The state’s Board of Elementary and Secondary Education discussed only rendering a future decision regarding the Gloucester Community Arts Charter School Tuesday, but the state’s commissioner made clear that when, that decision time comes next month, “revocation (of the school’s charter) is very clearly in (the) realm of possibilities.”
After an October site review of the school — and a damning report citing low MCAS scores in math, a continuing fiscal struggle, subpar enrollment and high teacher turnover — Commissioner Mitchell D. Cheste said he was reconsidering his initial decision to grant the school five years to pull everything together and “subject” the charter school’s students to more time within the “struggling” school.
“It’s not just the report on conditions that alarms me, it’s some of the additional analysis,” said Chester, speaking at Tuesday’s special meeting of the state’s BESE.
“In virtually every aspect of the school operation they are struggling,” he said.
If the board decides to revoke the school’s charter, said Chester, the school will likely remain open through the end of the school year, so as not to interrupt the students’ learning.
“I can’t overstate how concerned I am about where this school is at this point,” Chester said. “At this point in their development cycle, they’re at a place in the third year that we might expect to see in a first-year school.”
The board will convene again in mid-December, and at that time decide on the next course of action for the charter after receiving a recommendation from the commissioner.
James Caviston, the chair of the Gloucester Community Arts Charter School’s Board of Trustees, said he was blown away by the commissioner’s comments, and was “very disappointed” with the outcome of the meeting.
“This is not what we expected at all,” Caviston said, sitting in a folding chair next to Tony Blackman, former Executive Director and current trustees board member. “There’s a lot of negative spin.”
The pair called the low MCAS scores in mathematics an “endemic” problem among Massachusetts schools, but recognized the results had impacted the Gloucester school’s review negatively, and suggested former teachers may have negatively impacted those scores.
“Math and science results aren’t where they need to be,” Blackman said. “Those teachers aren’t back.”
Still, the two pointed to the school’s above-average English and Language Arts MCAS scores, full compliance with Special Education outlines, award of a $200,000 line of credit from a regional bank, and furthered communication with charter students’ parents, through newsletters and open houses, as signs of progress. Plus Caviston reiterated a comment by Chester that starting a school is not an easy task.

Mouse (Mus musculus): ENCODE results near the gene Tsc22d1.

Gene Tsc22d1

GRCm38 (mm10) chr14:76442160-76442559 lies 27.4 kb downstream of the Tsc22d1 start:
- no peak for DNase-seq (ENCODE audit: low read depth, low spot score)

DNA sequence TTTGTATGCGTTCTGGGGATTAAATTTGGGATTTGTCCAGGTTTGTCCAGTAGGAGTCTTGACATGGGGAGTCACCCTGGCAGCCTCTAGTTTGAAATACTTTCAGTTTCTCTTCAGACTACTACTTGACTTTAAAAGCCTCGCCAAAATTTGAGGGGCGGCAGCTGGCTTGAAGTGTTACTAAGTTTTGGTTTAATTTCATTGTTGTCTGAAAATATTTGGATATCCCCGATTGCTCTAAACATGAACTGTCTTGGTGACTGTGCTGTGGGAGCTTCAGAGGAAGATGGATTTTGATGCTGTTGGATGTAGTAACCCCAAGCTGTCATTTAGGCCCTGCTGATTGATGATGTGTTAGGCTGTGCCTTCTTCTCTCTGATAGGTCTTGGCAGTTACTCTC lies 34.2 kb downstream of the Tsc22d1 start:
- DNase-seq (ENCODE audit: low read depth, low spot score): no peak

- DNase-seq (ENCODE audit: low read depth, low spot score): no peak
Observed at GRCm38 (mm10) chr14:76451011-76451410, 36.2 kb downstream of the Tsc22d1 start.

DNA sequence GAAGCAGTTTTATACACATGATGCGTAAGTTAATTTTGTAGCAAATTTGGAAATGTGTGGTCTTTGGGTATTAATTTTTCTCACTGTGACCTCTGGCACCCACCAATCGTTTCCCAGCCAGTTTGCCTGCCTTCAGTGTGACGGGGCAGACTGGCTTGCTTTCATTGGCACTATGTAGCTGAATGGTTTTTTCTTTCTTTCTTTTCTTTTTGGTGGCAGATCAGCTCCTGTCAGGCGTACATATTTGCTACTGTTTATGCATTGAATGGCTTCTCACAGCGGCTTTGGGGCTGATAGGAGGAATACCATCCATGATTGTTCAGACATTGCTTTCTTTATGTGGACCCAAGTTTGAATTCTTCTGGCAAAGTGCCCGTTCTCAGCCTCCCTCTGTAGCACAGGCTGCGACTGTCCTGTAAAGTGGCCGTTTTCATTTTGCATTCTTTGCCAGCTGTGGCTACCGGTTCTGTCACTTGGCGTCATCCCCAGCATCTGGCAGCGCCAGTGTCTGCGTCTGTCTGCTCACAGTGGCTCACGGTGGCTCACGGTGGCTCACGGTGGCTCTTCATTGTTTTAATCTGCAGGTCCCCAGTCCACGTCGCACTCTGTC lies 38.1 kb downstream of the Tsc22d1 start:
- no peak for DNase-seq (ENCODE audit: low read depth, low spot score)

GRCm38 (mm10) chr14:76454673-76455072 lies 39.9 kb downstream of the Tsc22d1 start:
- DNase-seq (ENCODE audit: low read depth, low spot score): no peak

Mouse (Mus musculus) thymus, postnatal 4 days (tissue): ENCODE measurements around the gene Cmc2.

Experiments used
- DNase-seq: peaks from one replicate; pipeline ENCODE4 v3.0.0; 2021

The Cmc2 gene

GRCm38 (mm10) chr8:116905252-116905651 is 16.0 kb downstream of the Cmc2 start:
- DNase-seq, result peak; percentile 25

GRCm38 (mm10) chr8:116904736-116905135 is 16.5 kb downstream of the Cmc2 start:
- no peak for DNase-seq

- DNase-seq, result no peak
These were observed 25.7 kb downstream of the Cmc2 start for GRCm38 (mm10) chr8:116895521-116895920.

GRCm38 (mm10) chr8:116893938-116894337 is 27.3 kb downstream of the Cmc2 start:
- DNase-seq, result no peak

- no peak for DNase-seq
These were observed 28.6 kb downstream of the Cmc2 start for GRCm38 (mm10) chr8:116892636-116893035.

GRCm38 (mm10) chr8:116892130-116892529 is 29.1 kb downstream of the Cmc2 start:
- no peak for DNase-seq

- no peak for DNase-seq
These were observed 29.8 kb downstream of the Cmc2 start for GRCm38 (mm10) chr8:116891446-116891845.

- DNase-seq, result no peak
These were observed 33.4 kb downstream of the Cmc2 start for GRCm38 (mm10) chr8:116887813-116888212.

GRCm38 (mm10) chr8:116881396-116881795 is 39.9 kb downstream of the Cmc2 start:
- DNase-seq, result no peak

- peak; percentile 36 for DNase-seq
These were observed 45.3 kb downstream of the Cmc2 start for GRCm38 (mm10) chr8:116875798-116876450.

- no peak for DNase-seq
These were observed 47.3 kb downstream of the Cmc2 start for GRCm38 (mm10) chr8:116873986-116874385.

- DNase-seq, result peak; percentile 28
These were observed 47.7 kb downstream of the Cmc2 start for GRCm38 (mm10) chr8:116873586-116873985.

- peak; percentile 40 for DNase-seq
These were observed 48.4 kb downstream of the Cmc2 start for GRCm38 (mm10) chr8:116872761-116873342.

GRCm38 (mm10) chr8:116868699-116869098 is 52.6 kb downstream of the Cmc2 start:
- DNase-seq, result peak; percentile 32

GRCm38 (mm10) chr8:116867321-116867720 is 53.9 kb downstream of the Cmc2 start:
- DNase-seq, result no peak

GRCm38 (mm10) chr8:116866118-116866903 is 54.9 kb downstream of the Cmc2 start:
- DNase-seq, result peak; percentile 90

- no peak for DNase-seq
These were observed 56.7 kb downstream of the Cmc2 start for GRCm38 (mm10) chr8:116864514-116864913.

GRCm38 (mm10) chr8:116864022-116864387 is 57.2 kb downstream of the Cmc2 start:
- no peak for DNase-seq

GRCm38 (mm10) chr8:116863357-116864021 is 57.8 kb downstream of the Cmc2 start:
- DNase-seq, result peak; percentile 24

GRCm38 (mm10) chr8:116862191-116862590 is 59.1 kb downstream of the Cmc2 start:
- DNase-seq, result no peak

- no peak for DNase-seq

“We are tackling the problems that have come up ... You don’t just hit the ground running with any start up,” Caviston said. “The road to successful innovation is a messy path.”
Paul Reville, Gov. Deval Patrick’s Secretary of Education, told the board that, though the school has had a “number of disappointing characteristics,” he pointed out the intensity of some opposition to the school.
“Another reality is this school’s facing opposition from certain people in that community that for a long time have done everything possible to see it fail,” Reville said. “We’ll never know, in the absence of that kind of implacable opposition to the school, if they would have succeeded.”
Other State Board of Elementary and Secondary Education members, however, expressed disappointment with the school officials’ reactions to the review — especially pointing to Beth DelForge, the school’s new director of education who spoke on behalf of the school’s work toward creating curriculum, and who has taken the reins from Blackman after he cut his own executive director’s job this fall amid a renewed budget crisis.
“It distresses me that Beth DelForge, in talking about the school’s position, did not mention anything about math except to say we need to do better in math and science,” said state board member Penny Noyce, who said she would support revoking the school’s charter.
State Rep. Ann Margaret Ferrante, D-Gloucester, also said in public comment that she felt it was time for the charter school to bow out.
“Generally we look at a five-year period to give a charter school an opportunity to come into its fruition and to come into its being,” Ferrante said. “However ... I don’t know the remainder of the balance of the five years is realistic for this charter school to overcome its challenges. I’m not even sure that an additional five years would allow the board of this charter school the opportunity to fulfill its obligations.”
Peter Dolan, a Gloucester public schools parent and the lead plaintiff in a legal battle against the commissioner, called on the commissioner and the state board to stamp out the charter school, saying the board’s prior probation and formal scoldings had not achieved their goal.
“We see what looks like the enabling of an addict — somehow forgiving for each instance of progressively more destructive behavior,” Dolan said. “And this board is on its way to being the judge who kept letting the drunk driver off the hook.”
Still, Gloucester Community Arts Charter School officials said they have made plans to “ensure the school’s viability and success” and will prepare for the state board’s December decision by enlisting charter school parents for support.
“We’re going to have the parents show whatever support they can ... We want (the state education board) to know the kids are engaged,” Caviston said. “We are providing an education, so we need to get as much proof of that as possible.”
Marjorie Nesin can be reached at 978-283-7000, x3451, or at firstname.lastname@example.org.